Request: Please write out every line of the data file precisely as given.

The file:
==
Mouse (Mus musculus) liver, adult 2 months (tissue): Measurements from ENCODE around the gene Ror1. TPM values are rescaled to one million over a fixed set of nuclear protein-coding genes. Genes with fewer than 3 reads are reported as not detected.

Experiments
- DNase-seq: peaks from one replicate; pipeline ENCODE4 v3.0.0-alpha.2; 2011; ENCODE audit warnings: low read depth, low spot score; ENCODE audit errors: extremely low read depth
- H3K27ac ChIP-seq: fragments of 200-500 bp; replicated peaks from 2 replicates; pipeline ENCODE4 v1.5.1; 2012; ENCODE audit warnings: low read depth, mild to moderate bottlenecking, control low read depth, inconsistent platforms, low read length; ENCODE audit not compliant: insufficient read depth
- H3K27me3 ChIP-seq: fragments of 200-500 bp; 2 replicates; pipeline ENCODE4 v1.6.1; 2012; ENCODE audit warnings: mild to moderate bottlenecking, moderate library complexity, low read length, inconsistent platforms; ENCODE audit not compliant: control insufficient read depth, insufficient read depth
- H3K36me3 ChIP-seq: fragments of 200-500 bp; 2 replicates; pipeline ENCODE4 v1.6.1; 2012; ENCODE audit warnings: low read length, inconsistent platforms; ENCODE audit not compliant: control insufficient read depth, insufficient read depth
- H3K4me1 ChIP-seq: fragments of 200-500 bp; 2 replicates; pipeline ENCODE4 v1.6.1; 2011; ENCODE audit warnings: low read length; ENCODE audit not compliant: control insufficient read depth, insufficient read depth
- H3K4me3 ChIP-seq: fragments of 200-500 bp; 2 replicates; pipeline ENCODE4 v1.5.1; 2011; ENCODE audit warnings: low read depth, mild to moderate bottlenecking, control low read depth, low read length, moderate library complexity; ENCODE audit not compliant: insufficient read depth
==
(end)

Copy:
Mouse (Mus musculus) liver, adult 2 months (tissue): Measurements from ENCODE around the gene Ror1. TPM values are rescaled to one million over a fixed set of nuclear protein-coding genes. Genes with fewer than 3 reads are reported as not detected.

Experiments
- DNase-seq: peaks from one replicate; pipeline ENCODE4 v3.0.0-alpha.2; 2011; ENCODE audit warnings: low read depth, low spot score; ENCODE audit errors: extremely low read depth
- H3K27ac ChIP-seq: fragments of 200-500 bp; replicated peaks from 2 replicates; pipeline ENCODE4 v1.5.1; 2012; ENCODE audit warnings: low read depth, mild to moderate bottlenecking, control low read depth, inconsistent platforms, low read length; ENCODE audit not compliant: insufficient read depth
- H3K27me3 ChIP-seq: fragments of 200-500 bp; 2 replicates; pipeline ENCODE4 v1.6.1; 2012; ENCODE audit warnings: mild to moderate bottlenecking, moderate library complexity, low read length, inconsistent platforms; ENCODE audit not compliant: control insufficient read depth, insufficient read depth
- H3K36me3 ChIP-seq: fragments of 200-500 bp; 2 replicates; pipeline ENCODE4 v1.6.1; 2012; ENCODE audit warnings: low read length, inconsistent platforms; ENCODE audit not compliant: control insufficient read depth, insufficient read depth
- H3K4me1 ChIP-seq: fragments of 200-500 bp; 2 replicates; pipeline ENCODE4 v1.6.1; 2011; ENCODE audit warnings: low read length; ENCODE audit not compliant: control insufficient read depth, insufficient read depth
- H3K4me3 ChIP-seq: fragments of 200-500 bp; 2 replicates; pipeline ENCODE4 v1.5.1; 2011; ENCODE audit warnings: low read depth, mild to moderate bottlenecking, control low read depth, low read length, moderate library complexity; ENCODE audit not compliant: insufficient read depth